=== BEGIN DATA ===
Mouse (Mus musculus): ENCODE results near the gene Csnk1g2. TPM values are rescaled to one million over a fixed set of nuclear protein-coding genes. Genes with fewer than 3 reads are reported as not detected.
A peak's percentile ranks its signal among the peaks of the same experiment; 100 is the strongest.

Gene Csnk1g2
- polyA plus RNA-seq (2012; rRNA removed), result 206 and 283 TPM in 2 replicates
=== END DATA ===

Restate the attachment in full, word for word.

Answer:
Mouse (Mus musculus): ENCODE results near the gene Csnk1g2. TPM values are rescaled to one million over a fixed set of nuclear protein-coding genes. Genes with fewer than 3 reads are reported as not detected.
A peak's percentile ranks its signal among the peaks of the same experiment; 100 is the strongest.

Gene Csnk1g2
- polyA plus RNA-seq (2012; rRNA removed), result 206 and 283 TPM in 2 replicates